Top Tips for Helping Your Kids with Maths | AD

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maths on a blackboard
Maths is quite an intimidating subject for those who find it tough. For some people, it comes naturally but other people are more comfortable with music, art or literature. However, maths is an important part of the school curriculum and students are forced to study it until the end of their GCSEs, even if they don’t like it or find it tough. 

Fortunately, there are lots of ways that parents can help their children with their basic maths skills, and it doesn’t necessarily require you to be a mathematical genius. It’s certainly worth investing your time in this particular area of your child’s education, as Maths and other STEM related qualifications can really open up a lot of doors in terms of a fantastic future career. So, you’re probably wondering where and when to start? Here are some tips from a junior school in the Cotswolds.

Well, there’s no time like the present than starting to teach your kids maths at home. If your child is young, there are lots of nursery rhymes that can help them learn how to count, such as “Ten Green Bottes”, “This Old Man” and “Ten in the Bed”, to name but a few. You can look them up on YouTube if you’re unfamiliar with any of them and you’ll all be singing along in no time. Pre-school and Mother and Toddler groups will explore nursery rhymes and other techniques to help your little one become more familiar with numbers.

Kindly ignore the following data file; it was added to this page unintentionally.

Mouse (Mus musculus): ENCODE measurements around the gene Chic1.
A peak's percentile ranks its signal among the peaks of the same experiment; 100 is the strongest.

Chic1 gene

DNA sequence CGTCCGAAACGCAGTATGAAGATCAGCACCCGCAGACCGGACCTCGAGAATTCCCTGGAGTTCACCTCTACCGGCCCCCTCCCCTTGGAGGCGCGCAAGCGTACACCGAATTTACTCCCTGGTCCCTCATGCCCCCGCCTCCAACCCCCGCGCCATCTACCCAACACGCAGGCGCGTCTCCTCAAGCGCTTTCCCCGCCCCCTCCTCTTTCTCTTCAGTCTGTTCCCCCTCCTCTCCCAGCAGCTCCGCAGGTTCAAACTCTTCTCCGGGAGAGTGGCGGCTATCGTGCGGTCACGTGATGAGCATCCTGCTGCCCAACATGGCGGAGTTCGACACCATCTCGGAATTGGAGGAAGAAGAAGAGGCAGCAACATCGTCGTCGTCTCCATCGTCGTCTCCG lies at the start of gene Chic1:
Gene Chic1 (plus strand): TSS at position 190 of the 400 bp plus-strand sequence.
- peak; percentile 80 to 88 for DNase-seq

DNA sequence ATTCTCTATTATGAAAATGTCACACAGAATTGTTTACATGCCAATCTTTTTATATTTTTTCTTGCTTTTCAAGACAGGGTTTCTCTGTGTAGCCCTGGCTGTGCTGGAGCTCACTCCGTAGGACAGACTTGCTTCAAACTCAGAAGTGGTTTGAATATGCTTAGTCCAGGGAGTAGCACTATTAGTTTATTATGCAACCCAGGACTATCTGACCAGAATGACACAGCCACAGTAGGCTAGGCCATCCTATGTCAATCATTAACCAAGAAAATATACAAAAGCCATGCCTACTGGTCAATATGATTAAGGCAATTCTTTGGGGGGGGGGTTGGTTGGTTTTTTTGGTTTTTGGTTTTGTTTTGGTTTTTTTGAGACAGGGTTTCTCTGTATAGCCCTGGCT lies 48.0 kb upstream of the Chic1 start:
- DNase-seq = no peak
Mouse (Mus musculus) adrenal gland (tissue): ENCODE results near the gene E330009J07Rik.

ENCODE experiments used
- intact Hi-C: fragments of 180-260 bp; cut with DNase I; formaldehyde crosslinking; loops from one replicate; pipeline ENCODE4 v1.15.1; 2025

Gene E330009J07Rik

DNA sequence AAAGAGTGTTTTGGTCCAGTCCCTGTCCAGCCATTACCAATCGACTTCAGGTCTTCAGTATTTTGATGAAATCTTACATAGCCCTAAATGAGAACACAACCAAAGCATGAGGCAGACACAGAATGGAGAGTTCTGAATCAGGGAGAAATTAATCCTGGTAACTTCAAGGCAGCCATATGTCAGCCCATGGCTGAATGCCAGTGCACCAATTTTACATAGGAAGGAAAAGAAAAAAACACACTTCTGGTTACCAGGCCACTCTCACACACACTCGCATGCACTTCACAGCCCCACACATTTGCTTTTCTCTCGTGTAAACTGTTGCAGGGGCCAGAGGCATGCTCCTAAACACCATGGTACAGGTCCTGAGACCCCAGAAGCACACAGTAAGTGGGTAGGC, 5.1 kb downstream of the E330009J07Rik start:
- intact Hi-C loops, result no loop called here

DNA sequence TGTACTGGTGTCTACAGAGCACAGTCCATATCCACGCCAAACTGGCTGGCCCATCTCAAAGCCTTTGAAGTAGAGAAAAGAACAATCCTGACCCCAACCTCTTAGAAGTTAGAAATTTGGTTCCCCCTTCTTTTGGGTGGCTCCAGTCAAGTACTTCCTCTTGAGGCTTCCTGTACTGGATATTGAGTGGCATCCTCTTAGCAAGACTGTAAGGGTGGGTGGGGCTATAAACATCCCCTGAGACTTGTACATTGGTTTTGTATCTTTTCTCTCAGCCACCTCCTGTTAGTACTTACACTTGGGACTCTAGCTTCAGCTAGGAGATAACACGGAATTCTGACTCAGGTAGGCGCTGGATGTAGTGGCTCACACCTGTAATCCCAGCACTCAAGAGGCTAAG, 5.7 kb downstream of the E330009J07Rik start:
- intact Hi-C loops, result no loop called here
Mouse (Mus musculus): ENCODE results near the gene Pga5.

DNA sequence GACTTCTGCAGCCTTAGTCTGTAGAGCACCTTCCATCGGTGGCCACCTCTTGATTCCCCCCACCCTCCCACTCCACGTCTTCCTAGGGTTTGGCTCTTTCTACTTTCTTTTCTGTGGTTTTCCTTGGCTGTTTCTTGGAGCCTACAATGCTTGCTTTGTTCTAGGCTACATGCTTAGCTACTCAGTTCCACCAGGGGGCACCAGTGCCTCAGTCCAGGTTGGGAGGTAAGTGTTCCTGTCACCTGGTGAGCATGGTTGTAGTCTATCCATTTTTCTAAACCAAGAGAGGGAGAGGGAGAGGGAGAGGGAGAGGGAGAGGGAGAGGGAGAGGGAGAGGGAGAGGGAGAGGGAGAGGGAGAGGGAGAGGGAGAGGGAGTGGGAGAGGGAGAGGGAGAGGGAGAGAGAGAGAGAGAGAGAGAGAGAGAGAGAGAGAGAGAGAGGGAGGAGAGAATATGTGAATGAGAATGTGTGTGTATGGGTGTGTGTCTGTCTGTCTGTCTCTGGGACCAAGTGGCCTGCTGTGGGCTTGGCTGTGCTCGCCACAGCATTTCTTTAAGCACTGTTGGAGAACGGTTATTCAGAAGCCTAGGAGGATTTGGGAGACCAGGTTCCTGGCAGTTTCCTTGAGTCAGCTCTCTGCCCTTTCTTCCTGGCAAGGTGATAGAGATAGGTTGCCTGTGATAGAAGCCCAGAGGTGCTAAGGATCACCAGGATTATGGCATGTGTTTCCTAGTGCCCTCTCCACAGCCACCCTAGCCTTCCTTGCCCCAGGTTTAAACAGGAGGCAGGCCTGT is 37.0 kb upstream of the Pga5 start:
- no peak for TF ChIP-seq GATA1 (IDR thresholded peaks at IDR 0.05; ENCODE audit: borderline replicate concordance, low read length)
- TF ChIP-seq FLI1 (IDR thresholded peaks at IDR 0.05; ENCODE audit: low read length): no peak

Older children, on the other hand, may be able to help you count your cash at the till when paying for your groceries or assist with weighing and measuring next time you cook. Encourage them to play board games that involve basic sums, like Monopoly, for example. These sorts of activities demonstrate to your child not only how crucial maths is to everyday life, but also how its not as complicated as it seems and can actually be quite fun.

Numeracy is all around us and the sooner your child understands that, the more comfortable they will feel in their maths lessons. Helping your child outside of lessons will give them the confidence to see maths in a positive light and approach sums and equations with optimism. However, if you’re truly concerned about your child’s progress in maths, don’t hesitate to contact their teachers for some advice. They may be able to suggest a lunch or after school club that your child can attend to boost their maths skills, which would be particular beneficial in the run up to any important exams.

Michelle

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